Winter storm warnings continue with another pulse of heavy snow for the next 48 hours and wind gusts already hitting 30+ on the ridges. The amount of new snow and wind effect that we have already received has created dangerous conditions on many upper elevation slopes. Wind slabs are growing, sliding, and re-forming daily. Natural wind slab avalanches have been observed over the last few days. Some of these slabs are easy to feel or see but some are also getting covered up with the new and wind blown snow and will be difficult to recognize. Travel in wind loaded avalanche terrain is not recommended. Check out this short video of brittle wind slabs on a SW aspect from yesterday.
The amount of snow that has hit the West Central Mountains has been a big load really fast and pretty atypical for such a short time frame. Temperature fluctuations and high winds have created slabs of various hardnesses across multiple slopes. Crusts, multiple graupple layers and other weak layers exist within the snowpack and are buried 2-3 feet deep. A warming trend with the possibility of rain in the lower elevations will add to the problem with warm snow falling on colder snow below. Travel on steep slopes in the backcountry is not recommended at this time. Wait for the snow and storms to calm down and allow the snowpack to adjust to the rapid loading. More snow today and through tonight will add to the problem.
Yesterday we were able to trigger D1+ sluffs on slopes with small cornice bombs. We also saw significant sluff piles at the bottom of the steep terrain near Clow Point. If you are skiing or riding slopes approaching 35 degrees you will have sluffs moving with you. Some of these may be big enough to knock you off your skis or sled and push you into trees, off rocks or into other hazards. Be aware of terrain traps that could allow sluffs to pile up deep.
PAC will issue 3 Advisories per week through the remainder of the winter as long as funding is available.
Please be aware that there are areas that are CLOSED to motorized traffic in the McCall, Goose Lake and greater West Mountains area. Just because there are tracks in some areas, does not mean they are open. Please respect all users and closures. See the Payette Winter Travel Maps for clarification. Both the East and West maps can be downloaded on the Avenza app on your phone or are available at trailheads and local shops. IT IS YOUR RESPONSIBILITY TO KNOW WHERE YOU ARE AND WHERE THESE CLOSURES EXIST.
We had a fairly clear day yesterday in between storms and were able to see Natural Avalanches on several upper elevation, wind loaded slopes. In addition, slopes over 35 degrees were sluffing naturally and shedding some of the new snow. Our 600's were challenged on all but the flattest terrain and we found challenging skiing conditions on Southerly, wind exposed slopes where stiff, wind slabs were cracking under the weight of our skis and failing on isolation in our pits(see video) Deep snow is keeping sleds off steep slopes for now and avoiding the steeps for the next few days is the best thing you could do right now.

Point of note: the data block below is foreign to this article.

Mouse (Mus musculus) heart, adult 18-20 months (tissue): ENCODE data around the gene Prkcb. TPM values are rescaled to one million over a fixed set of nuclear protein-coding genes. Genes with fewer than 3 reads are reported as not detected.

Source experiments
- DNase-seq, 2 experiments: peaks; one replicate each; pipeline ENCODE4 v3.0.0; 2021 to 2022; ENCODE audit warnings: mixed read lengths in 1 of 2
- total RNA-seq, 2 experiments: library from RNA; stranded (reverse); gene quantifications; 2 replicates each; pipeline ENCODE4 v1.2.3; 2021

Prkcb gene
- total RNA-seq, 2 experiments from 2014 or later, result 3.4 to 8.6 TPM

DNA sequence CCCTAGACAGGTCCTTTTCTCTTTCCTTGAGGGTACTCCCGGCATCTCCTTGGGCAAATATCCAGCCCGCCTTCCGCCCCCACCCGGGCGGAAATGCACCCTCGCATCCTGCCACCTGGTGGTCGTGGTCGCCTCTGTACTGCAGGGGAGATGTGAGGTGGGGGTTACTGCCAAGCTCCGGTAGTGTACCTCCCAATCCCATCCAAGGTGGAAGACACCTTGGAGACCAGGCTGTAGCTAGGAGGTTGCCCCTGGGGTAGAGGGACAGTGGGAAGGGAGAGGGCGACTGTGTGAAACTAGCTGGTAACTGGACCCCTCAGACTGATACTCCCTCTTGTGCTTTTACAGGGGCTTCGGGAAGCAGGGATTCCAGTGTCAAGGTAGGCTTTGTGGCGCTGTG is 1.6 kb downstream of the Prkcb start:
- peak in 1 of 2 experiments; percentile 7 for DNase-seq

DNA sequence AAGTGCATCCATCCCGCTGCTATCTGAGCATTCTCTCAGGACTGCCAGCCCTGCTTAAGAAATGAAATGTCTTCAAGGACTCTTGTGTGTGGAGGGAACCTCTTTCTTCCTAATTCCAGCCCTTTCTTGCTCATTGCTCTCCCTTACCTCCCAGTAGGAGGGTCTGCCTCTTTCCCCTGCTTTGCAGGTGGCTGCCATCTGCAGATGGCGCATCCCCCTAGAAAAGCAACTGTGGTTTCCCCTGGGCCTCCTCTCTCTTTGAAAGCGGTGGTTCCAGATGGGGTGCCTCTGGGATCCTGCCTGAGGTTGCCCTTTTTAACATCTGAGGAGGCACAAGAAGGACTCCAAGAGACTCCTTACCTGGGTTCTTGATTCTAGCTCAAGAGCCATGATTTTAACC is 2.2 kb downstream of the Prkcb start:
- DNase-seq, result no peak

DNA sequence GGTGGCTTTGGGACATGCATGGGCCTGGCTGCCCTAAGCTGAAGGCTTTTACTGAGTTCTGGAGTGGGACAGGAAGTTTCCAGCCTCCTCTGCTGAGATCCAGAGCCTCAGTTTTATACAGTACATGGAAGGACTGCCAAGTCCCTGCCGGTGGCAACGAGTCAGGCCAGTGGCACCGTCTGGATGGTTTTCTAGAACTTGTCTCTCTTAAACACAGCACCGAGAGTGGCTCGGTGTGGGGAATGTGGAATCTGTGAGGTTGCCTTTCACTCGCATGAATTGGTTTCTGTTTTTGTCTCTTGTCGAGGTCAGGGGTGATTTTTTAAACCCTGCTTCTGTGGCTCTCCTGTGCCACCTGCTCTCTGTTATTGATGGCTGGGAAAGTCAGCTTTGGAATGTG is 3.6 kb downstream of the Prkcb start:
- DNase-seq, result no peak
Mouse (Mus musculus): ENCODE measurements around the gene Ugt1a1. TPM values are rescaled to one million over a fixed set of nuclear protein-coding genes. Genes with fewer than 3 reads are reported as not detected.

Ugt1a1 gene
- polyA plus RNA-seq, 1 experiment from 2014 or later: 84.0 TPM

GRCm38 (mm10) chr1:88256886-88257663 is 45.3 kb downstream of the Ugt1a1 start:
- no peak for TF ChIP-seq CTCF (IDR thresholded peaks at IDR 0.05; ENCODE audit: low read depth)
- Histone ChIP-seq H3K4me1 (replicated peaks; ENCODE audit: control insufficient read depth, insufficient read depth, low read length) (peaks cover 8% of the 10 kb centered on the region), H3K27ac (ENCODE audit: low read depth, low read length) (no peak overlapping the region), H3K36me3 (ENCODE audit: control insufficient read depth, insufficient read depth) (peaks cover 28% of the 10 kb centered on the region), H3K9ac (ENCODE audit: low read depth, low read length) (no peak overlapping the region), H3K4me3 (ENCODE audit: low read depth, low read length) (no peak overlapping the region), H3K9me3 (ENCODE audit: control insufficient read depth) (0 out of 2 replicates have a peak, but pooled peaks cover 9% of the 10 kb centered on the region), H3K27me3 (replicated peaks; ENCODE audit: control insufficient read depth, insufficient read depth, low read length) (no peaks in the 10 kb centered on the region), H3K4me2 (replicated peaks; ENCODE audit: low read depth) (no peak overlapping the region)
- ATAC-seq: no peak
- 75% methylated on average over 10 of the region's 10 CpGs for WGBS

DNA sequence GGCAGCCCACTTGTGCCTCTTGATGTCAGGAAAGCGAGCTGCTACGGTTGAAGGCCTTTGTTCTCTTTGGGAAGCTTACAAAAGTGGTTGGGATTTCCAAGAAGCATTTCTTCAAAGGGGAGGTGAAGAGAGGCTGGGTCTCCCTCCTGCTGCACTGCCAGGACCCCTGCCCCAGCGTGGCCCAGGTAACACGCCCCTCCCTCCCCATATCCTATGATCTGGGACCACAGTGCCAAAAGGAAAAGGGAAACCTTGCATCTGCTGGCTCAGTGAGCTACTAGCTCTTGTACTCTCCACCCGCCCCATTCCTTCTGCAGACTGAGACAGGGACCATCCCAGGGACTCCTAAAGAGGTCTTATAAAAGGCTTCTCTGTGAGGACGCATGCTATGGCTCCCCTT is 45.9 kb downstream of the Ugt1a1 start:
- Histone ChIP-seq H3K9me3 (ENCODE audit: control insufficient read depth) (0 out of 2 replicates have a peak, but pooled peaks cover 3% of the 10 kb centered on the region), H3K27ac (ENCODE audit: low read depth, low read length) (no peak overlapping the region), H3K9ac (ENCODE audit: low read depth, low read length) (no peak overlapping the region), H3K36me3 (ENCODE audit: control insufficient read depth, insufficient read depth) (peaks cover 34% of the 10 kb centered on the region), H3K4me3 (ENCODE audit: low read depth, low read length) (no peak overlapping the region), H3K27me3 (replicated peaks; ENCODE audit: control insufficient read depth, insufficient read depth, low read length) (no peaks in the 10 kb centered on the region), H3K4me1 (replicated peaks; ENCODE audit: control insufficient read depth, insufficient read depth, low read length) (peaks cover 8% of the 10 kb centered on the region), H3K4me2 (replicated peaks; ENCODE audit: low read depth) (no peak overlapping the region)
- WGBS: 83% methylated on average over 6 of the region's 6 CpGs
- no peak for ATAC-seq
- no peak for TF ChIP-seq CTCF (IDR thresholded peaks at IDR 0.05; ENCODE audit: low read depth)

|0600 temperature:||17 deg. F.|
|Max. temperature in the last 24 hours:||12 deg. F.|
|Average wind direction during the last 24 hours:||SSW|
|Average wind speed during the last 24 hours:||8 mph|
|Maximum wind gust in the last 24 hours:||23 mph|
|New snowfall in the last 24 hours:||NA inches|
|Total snow depth:||NA inches|
Very moist system will bring widespread rain and snow to the
area through tonight, with heavy snow in Baker County and in
Idaho north of the Snake Basin. Several inches of snow are
expected this morning in the western Magic Valley north of the
Snake River, and in the northern portions of harney and Malheur
Counties in Oregon. Snow levels will slowly rise, with snow
changing to rain as high as 4500 feet late today and tonight.
Precipitation will decrease in northern areas this evening,
then increase again Thursday with widespread pcpn in all areas.
Thursday will be warmer, with snow level rising to 6500 feet
north and 7000 feet south Thursday afternoon and evening.
A cold front will come through Thursday night with snow levels
lowering to valley floors again Friday, with snow showers
continuing in most areas under the cold upper trough. The
cold front may bring gusty winds Thursday night.
.LONG TERM...Friday night through Wednesday...A long wave trough
persists over the region through Sunday, stirring up light snow
showers across the region before dry northerly flow aloft briefly
provides a break in this unsettled pattern. The next system
approaches Tuesday night, once again blanketing the region with snow
showers through the extended. Temperatures will remain several
degrees below normal, dropping a few degrees lower after the weekend.
This avalanche advisory is provided through a partnership between the Payette National Forest and the Payette Avalanche Center. This advisory covers the West Central Mountains between Hard Butte on the north and Council Mountain on the south. This advisory applies only to backcountry areas outside established ski area boundaries. This advisory describes general avalanche conditions and local variations always occur. This advisory expires at midnight on the posted day unless otherwise noted. The information in this advisory is provided by the USDA Forest Service who is solely responsible for its content.